“The impact of these things on mental health is another story altogether, which I cannot begin to explain and when they are looking at achievements of inner city schools, is often forgotten.”
Call for a culture shift
YoungMinds is running the Wise Up to Wellbeing in Schools campaign, which calls or a culture-shift in schools and in the accountability system so that there is an equal focus on wellbeing and academic performance. The charity is also lobbying for trauma to become a public health priority in England, which would ensure frontline workers, including teachers, are able to take an “adversity and trauma informed perspective” to situations. Scotland already has The Transforming Psychological Trauma framework, designed to increase understanding around trauma.
Bush says teachers can play a crucial role in identifying emerging signs of trauma, which in turn can prevent it escalating. He stresses that this doesn’t mean doubling up as mental health specialists, but having enough knowledge to spot the signs and the skills to make a difference.
“A compassionate teacher that takes an interest in you could be enough, for example, it could be protective enough,” he says.
In England’s education system there is some recognition of the emotional turbulence likely to ripple through a school following an adverse event in the community.
Ofsted, for example, will usually postpone an inspection when staff and pupils are coping with the immediate aftermath of a major incident, such as the recent death of a pupil. “When we do inspect schools that have been affected by a major incident, inspectors will always be sensitive to this and take into account the context in which the school is working,” a spokesman says.
The inspectorate is currently working on a London based project related to the “devastating impact on children” that crime and violence can have, and the role of schools in keeping children safe, which his due to be published in 2018-19.
The Department for Education says schools that have experienced adversity can apply to the exams regulator, Ofqual, for special consideration to be given to students taking exams – the most recent high profile examples being the Manchester bombing last year and the Grenfell fire.
A DfE spokesman says: “Children and teachers should feel supported if they have suffered a traumatic event. The department has a dedicated Emergency Response Group that provides services to schools ranging from counselling and mental health support to emergency funding, tailored to the specific needs that schools have.
“We are also updating our ‘Mental Health and Behaviour in Schools’ guidance to ensure it reflects the impact of trauma, attachment issues or post-traumatic stress experienced by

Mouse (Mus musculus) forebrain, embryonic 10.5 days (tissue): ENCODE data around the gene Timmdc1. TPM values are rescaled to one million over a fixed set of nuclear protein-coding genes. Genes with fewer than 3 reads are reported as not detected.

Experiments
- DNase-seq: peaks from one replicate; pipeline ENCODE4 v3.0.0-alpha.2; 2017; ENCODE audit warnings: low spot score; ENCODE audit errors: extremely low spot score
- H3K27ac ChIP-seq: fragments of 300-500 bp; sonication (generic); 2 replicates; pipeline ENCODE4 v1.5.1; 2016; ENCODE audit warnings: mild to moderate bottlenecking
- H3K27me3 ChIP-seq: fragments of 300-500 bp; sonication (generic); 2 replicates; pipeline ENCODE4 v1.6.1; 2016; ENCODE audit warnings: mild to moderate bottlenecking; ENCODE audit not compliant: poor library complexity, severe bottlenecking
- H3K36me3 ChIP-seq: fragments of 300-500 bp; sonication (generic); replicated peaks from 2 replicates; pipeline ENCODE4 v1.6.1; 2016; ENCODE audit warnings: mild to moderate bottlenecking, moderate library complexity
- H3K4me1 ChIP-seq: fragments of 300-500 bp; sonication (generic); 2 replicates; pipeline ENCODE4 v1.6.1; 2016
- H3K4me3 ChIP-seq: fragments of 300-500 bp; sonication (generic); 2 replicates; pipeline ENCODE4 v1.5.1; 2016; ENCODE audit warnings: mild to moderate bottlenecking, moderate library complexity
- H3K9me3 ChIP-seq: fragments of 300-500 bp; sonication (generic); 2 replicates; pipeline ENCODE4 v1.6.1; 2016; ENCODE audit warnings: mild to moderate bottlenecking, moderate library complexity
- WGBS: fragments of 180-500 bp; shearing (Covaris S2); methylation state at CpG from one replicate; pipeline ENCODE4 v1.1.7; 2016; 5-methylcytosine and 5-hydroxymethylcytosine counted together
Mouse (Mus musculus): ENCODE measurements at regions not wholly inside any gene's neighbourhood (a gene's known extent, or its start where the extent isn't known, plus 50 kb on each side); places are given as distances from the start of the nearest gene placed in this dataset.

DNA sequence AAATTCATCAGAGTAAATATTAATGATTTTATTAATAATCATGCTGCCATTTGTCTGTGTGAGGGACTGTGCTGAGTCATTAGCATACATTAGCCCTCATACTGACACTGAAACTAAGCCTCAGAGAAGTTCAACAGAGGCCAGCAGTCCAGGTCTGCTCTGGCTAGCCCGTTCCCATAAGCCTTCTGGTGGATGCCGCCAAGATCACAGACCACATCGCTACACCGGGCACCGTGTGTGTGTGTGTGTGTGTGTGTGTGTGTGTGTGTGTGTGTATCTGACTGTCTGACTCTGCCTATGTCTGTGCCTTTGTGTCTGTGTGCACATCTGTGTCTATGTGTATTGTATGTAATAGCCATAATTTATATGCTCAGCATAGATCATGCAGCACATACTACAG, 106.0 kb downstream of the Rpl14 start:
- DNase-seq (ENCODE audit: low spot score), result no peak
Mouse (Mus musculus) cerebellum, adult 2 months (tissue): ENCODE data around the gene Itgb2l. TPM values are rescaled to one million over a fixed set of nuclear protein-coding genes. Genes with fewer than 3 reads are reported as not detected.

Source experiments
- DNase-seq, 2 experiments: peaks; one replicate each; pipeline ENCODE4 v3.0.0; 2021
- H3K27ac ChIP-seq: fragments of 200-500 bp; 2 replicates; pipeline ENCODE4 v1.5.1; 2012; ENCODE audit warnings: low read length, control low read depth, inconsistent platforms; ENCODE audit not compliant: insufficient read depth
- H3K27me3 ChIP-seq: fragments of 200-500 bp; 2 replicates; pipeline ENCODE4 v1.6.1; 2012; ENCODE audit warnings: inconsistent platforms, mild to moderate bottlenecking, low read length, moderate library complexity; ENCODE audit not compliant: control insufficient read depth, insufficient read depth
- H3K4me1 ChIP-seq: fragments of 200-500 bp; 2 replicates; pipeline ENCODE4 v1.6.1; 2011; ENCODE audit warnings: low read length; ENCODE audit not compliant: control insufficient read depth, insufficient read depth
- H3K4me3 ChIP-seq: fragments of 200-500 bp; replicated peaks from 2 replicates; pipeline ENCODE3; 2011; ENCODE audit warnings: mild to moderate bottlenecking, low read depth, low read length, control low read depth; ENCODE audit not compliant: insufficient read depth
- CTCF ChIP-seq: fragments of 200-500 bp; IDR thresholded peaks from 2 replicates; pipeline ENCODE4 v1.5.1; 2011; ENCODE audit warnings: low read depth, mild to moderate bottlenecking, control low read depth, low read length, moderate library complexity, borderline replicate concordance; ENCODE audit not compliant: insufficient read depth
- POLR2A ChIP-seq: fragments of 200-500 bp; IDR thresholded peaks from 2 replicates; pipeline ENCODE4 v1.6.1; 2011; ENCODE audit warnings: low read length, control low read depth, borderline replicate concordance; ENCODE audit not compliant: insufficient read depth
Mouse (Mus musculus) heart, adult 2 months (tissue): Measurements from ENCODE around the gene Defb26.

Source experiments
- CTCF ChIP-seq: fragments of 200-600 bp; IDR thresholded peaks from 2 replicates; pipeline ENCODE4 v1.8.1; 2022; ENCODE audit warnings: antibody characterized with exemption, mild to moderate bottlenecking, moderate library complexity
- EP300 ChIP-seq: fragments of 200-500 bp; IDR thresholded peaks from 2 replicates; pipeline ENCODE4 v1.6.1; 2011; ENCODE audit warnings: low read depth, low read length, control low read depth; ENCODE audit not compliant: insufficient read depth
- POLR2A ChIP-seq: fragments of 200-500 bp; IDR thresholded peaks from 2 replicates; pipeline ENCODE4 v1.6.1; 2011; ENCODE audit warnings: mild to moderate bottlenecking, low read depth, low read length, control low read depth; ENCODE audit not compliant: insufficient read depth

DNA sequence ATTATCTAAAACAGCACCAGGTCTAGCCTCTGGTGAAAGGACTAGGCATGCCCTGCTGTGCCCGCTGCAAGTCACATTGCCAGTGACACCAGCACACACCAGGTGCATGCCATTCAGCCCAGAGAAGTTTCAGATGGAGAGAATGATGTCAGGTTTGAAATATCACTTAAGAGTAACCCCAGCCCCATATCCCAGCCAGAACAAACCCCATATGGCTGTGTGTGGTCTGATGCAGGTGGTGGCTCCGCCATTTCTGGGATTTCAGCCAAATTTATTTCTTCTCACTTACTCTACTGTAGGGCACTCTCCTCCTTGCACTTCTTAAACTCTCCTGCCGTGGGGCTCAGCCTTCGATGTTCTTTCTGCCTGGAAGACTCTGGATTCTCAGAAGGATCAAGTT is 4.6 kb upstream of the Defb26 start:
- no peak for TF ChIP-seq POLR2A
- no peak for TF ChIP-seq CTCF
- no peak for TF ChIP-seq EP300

How schools can get things wrong
A variety of other initiatives seek to support schools after an event or minimise the likelihood of it happening in the first place.
The Miriam Hyman Memorial Trust, set up in the memory of Miriam Hyman, who died in the 2005 London bombings, for example, provides teaching materials that include learning coping strategies to face adversity with resilience, including emotional life skills and developing empathy. The materials, drawn up in association with the UCL Institute of Education and Copthall school, where Miriam was once a pupil, also look at diversity and extremism.
Betsy de Thierry, a trained primary school teacher and psychotherapist who specialises in childhood trauma recovery, says an increasing number of schools are “cottoning on” to the issue of trauma.
“Ultimately what I push is that the vast majority of mental health conditions are actually caused by childhood trauma,” she says.
“If you intervene early enough they don’t go on to cause mental health conditions so actually our priority in education is to intervene early and to get the right intervention, not the wrong one. It will reduce the adult mental health problems, the criminal justice problems, and actually will have happier communities and a lot of less stressed teachers.”
But de Thierry also has personal experience of how schools can get things wrong. When her son recently had a knife pulled on him at school, she was appalled that there was no system in place to offer him support.
“[A school] needs to know how to reduce that impact of that experience, not just on the child who experienced it, but also on those observing, and those who hear about it on the grape vine,” she says. “How do we reduce the impact of that?
“If we don’t, their emotions are going to explode, their behaviour is going to lead to exclusions, their memory is going to be impacted which will reduce their ability to learn, which means their grades are all lower, all because we didn’t actually respond appropriately to a critical incident.”